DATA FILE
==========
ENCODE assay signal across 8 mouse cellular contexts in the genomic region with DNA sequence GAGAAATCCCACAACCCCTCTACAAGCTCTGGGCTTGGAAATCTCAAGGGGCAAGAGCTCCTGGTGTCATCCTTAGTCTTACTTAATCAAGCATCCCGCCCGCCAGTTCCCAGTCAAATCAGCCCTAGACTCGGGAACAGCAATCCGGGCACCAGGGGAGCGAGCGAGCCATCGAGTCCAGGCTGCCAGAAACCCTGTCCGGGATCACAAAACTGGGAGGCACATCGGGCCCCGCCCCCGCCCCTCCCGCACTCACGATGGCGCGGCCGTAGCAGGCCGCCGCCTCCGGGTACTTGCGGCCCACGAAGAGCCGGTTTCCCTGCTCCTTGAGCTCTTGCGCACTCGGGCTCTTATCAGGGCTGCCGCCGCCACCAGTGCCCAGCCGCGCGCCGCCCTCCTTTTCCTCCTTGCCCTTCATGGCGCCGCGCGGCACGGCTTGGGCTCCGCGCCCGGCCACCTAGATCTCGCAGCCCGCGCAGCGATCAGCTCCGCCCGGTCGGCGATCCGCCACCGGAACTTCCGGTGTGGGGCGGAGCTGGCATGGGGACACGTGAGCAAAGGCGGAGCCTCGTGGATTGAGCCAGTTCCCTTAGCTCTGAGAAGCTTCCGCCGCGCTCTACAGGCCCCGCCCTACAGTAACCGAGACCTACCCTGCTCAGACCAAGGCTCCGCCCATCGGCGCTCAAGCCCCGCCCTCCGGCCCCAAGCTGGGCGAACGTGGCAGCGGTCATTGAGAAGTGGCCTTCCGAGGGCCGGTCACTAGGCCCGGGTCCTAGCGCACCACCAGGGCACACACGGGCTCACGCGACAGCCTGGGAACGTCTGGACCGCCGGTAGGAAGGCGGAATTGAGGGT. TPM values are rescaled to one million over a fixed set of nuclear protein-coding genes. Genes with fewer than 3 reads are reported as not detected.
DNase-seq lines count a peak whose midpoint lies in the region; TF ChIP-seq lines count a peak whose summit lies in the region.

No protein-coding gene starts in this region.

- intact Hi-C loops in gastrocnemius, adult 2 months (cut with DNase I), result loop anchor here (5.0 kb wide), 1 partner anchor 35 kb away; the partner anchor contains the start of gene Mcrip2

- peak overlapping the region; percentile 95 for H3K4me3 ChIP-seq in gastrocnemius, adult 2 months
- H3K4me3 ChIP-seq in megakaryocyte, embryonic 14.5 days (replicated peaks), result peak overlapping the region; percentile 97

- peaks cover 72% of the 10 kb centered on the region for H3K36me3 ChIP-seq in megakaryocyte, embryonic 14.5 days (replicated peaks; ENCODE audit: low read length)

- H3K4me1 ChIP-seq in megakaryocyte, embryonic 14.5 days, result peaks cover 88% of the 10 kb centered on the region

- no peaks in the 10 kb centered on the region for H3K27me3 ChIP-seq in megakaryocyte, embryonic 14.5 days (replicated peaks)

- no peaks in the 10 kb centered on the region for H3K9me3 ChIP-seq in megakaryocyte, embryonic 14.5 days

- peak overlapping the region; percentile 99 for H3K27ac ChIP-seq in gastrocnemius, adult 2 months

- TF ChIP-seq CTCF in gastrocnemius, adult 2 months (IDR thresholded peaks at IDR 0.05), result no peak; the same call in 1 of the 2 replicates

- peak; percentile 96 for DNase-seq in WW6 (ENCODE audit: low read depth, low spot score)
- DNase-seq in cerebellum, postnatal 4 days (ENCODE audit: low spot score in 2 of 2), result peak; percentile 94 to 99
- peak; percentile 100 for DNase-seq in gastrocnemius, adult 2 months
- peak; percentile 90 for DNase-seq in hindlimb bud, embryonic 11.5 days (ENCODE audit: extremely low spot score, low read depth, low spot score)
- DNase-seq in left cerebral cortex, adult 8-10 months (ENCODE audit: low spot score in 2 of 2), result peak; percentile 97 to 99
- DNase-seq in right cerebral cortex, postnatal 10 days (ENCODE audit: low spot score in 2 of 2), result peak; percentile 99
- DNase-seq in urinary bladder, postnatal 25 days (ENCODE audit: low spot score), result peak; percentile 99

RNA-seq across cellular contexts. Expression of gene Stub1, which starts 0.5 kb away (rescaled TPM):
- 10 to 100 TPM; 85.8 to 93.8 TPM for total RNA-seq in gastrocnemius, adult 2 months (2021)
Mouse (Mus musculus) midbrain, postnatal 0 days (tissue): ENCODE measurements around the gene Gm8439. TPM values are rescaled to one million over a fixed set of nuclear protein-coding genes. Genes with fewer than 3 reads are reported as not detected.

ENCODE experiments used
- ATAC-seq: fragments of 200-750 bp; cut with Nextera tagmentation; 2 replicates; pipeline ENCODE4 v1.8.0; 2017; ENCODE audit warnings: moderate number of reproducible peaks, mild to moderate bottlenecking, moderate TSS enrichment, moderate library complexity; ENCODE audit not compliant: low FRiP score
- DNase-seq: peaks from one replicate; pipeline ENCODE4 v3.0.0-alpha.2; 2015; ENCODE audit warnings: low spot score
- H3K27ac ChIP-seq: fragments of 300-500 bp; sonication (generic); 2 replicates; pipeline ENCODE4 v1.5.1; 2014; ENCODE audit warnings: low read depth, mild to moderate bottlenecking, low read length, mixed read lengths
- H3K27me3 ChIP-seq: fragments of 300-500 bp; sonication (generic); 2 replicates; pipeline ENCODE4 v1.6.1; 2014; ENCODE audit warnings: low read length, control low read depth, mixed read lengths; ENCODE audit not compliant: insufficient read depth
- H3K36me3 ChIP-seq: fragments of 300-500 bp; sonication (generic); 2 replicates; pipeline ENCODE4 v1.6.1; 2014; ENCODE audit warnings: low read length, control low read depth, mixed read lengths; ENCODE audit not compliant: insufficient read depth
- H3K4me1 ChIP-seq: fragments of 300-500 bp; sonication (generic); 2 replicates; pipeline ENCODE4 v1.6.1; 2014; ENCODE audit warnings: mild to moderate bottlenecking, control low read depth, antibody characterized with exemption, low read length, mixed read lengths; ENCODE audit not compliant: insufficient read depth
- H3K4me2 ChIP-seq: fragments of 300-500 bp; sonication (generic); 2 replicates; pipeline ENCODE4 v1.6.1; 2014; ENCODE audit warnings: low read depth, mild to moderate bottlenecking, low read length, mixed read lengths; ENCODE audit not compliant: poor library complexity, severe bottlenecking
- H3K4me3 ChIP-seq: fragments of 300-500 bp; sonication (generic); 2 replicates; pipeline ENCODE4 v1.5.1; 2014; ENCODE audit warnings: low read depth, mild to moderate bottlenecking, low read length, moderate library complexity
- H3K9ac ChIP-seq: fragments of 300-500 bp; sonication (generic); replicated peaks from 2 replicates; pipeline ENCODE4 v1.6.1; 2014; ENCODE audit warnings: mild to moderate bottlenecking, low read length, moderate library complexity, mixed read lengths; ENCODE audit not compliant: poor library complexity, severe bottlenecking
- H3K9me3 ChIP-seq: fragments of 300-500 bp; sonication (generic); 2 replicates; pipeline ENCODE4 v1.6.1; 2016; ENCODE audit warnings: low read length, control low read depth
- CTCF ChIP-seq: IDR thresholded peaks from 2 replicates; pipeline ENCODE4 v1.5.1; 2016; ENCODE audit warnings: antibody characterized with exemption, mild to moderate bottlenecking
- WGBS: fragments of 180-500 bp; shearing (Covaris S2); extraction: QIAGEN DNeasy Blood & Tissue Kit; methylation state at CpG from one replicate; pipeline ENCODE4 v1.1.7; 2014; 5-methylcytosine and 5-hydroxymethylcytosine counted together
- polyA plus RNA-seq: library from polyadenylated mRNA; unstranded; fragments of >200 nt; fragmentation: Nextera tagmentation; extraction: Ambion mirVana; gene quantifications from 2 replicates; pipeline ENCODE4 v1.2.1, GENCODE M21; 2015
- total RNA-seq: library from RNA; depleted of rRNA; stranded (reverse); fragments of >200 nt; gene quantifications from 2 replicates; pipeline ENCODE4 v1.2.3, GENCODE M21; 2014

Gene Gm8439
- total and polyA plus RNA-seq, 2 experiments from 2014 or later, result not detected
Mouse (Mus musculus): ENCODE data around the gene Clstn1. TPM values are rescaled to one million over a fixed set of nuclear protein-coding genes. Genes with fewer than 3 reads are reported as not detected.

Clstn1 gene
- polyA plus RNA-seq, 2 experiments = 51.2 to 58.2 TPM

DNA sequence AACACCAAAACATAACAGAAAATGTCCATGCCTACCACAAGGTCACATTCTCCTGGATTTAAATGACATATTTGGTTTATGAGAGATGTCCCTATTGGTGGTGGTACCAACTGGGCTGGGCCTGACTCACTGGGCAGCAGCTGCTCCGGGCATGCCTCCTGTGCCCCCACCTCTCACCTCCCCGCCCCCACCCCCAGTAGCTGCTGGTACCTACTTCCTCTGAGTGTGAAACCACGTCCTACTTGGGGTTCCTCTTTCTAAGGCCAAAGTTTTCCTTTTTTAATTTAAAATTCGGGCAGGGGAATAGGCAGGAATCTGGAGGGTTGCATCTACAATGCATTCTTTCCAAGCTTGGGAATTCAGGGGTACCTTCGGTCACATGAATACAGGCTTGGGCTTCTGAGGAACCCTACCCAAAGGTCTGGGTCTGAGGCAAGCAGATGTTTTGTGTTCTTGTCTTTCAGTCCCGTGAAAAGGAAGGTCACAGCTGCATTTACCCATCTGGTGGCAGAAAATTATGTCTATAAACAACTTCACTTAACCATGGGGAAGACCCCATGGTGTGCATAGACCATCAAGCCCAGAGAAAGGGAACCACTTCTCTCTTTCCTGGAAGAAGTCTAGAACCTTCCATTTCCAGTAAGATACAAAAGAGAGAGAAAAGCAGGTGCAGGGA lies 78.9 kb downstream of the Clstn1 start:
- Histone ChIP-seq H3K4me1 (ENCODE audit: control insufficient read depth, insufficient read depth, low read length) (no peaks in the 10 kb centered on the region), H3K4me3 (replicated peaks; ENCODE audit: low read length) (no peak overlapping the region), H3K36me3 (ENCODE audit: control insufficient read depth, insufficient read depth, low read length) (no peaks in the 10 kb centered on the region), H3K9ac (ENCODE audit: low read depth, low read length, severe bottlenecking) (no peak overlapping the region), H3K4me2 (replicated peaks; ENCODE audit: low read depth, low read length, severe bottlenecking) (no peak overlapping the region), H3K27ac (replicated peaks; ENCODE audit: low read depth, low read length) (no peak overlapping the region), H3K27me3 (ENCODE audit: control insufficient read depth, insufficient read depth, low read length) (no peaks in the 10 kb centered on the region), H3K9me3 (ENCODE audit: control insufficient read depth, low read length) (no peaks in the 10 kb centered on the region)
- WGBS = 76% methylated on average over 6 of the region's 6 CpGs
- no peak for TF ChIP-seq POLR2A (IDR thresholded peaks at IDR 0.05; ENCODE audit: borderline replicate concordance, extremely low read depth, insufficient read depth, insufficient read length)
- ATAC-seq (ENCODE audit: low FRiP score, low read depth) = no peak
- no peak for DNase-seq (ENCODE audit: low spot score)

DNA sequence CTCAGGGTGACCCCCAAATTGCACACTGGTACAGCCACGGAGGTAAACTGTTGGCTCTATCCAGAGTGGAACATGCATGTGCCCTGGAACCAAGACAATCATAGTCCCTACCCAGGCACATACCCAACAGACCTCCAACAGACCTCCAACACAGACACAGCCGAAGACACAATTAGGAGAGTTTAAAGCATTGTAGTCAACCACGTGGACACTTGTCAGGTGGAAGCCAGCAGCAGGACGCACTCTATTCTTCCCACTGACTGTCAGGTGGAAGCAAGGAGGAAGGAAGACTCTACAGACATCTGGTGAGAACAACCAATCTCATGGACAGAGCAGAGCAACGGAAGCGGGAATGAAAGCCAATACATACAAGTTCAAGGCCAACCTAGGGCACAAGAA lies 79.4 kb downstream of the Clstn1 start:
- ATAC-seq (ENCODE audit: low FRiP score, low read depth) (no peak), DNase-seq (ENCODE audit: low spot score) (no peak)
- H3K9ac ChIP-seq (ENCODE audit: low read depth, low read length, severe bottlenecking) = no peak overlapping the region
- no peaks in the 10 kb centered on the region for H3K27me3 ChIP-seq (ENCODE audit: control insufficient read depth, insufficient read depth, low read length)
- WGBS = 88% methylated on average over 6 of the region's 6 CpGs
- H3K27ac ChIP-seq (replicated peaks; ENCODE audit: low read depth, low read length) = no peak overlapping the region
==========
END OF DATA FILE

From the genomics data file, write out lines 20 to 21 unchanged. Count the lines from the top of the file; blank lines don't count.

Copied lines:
RNA-seq across cellular contexts. Expression of gene Stub1, which starts 0.5 kb away (rescaled TPM):
- 10 to 100 TPM; 85.8 to 93.8 TPM for total RNA-seq in gastrocnemius, adult 2 months (2021)